Here, direct imaging of the response of the AF domain structure upon the application of electrical current pulses is used to study the microscopic mechanisms of electric switching in CuMnAs films. In the films studied here, the most efficient switching was found to occur via reversible AF domain wall motion induced by electrical current pulses of alternating polarity. The measurements also reveal the limiting factors of electrical switching in CuMnAs films, namely domain pinning which limits device efficiency and domain relaxation which hinders long-term memory. This illustrates that one needs to be able to precisely tune the material properties for a specific application in order to build efficient AF spintronic devices. Hence, the factors, which govern the AF spin textures in the CuMnAs films, need to be revealed.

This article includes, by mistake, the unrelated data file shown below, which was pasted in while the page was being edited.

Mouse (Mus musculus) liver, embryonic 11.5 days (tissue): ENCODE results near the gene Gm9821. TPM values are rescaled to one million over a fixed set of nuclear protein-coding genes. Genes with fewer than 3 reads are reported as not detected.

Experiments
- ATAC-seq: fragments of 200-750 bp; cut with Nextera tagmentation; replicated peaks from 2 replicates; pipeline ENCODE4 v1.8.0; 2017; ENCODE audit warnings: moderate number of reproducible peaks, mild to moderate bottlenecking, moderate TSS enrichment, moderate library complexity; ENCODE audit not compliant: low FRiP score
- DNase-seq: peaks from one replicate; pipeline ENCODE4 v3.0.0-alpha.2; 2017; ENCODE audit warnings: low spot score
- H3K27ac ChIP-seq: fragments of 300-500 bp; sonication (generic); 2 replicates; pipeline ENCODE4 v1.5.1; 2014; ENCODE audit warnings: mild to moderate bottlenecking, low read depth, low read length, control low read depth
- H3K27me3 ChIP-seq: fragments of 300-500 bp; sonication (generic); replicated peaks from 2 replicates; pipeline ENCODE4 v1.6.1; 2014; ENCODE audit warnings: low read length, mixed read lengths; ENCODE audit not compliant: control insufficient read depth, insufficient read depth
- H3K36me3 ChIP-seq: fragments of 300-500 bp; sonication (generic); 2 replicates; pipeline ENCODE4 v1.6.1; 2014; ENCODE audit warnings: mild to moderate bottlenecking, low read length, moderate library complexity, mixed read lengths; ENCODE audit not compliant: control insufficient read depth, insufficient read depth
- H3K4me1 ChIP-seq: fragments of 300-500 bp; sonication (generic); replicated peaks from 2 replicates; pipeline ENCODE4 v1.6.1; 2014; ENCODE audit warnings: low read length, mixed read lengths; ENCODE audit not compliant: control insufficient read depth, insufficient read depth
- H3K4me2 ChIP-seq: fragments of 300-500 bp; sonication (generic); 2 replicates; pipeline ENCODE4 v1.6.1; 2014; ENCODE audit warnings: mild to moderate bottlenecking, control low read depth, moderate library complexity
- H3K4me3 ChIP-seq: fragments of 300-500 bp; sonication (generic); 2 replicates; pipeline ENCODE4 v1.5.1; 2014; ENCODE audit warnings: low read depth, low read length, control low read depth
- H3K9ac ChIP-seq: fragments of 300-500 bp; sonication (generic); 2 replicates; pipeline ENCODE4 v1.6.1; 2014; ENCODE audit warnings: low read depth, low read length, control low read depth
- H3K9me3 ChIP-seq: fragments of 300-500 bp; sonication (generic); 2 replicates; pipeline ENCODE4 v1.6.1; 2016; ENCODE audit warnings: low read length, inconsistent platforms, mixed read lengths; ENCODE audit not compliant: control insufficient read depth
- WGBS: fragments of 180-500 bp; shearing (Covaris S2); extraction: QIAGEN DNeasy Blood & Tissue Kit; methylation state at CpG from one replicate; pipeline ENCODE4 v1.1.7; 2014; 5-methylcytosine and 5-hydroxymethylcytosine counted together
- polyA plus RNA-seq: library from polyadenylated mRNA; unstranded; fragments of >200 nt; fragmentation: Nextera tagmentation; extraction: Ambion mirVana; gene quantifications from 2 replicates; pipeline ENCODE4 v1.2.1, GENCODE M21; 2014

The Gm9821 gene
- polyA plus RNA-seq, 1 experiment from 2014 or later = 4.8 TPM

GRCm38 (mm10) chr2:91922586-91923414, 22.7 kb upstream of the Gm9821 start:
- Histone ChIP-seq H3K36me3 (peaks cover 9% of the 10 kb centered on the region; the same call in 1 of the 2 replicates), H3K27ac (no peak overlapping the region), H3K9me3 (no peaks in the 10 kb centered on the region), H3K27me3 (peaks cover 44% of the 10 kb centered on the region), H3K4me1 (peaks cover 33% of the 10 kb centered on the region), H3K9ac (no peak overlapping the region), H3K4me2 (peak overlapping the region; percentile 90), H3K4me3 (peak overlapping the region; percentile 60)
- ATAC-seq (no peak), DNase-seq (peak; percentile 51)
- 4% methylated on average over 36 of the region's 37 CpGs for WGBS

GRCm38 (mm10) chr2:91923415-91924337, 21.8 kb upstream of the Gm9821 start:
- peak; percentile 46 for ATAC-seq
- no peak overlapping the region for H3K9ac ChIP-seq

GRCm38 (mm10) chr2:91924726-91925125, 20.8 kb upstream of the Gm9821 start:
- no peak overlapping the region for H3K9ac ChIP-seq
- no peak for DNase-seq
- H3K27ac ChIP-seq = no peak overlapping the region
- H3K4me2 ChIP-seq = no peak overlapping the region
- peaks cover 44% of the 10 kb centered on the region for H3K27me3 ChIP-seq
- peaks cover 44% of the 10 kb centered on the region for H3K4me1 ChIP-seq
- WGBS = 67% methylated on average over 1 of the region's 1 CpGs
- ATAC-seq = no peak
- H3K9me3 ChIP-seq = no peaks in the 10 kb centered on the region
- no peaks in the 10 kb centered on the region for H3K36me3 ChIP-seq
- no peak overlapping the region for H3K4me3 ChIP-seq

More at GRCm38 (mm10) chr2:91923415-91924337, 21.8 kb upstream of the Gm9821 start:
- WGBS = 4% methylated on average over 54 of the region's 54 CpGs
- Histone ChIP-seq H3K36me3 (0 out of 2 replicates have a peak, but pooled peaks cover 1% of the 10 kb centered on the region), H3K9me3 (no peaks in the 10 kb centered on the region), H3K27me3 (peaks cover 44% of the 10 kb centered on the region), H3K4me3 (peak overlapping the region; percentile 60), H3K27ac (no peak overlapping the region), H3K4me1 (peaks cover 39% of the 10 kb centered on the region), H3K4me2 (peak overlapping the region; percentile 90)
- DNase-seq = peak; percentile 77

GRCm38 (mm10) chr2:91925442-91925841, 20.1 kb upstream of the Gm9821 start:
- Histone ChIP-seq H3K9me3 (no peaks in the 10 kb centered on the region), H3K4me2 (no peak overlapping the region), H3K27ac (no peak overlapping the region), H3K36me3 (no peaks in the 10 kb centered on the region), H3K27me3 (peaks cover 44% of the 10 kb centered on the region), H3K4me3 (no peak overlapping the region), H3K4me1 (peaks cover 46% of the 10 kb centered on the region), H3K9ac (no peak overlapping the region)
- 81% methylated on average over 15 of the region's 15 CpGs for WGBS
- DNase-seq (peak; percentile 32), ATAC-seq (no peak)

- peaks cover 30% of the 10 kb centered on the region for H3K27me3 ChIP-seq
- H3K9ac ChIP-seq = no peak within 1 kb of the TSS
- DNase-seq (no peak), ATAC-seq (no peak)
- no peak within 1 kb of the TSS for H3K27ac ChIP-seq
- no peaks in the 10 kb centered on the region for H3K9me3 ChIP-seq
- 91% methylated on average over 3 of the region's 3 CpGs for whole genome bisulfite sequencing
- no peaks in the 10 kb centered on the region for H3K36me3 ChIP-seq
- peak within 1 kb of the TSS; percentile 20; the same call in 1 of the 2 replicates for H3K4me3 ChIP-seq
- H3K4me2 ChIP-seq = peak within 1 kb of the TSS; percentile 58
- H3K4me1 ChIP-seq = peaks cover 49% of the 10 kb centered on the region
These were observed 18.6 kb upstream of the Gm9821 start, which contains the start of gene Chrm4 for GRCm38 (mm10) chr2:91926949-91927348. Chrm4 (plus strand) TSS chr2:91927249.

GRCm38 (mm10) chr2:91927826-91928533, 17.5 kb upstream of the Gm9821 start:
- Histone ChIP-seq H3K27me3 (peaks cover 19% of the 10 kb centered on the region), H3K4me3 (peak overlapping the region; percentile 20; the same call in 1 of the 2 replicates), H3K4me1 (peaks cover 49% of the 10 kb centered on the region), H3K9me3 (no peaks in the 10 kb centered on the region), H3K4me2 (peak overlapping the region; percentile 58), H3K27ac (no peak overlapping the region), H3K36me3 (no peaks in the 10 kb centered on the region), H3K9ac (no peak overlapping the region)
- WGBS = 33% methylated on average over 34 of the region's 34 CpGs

This is done by combining direct imaging of the AF domain structure with complementary techniques including electrical measurements, scanning X-ray diffraction and low-energy electron microscopy and diffraction (LEEM, LEED). The measurements reveal that the AF domain patterns are highly sensitive to the crystallographic microstructure including patterned edges and crystallographic defects. In particular, crystallographic microtwin defects are found to largely define the AF domain structure in non-patterned films. The coupling between defects and AF domains can lead to magnetostructural kinetics, where defects and AF domains grow together over weeks at room temperature and over minutes at slightly elevated temperatures of 50°C -70°C. In devices, patterned edges are found to influence the AF domains over tens of micrometers. Combining the knowledge about the effects of microtwin defects and patterned edges on the AF structure helps to understand the microscopic effects of electric current pulses and can form the basis for targeted AF domain engineering. Although simple functionalities can be achieved even with devices fabricated from a single magnetic film, ferromagnetic spintronic research and technology has demonstrated that device performances can be significantly improved by using multilayer structures, which allows not only to tune particular material properties, but also to exploit a full range of other effects arising at the interface. These effects depend sensitively on the interface quality and the termination of the individual layers. The surfaces of the CuMnAs films studied here are found to be rough on a microscopic scale and micrometer-sized atomically flat areas are scarce if at all present. Nonetheless, the AF domain structure is found to be imprinted on the ferromagnetic domain structure in CuMnAs/Fe bilayer structures, albeit with each AF domain corresponding to several ferromagnetic domains with mutually antiparallel orientation.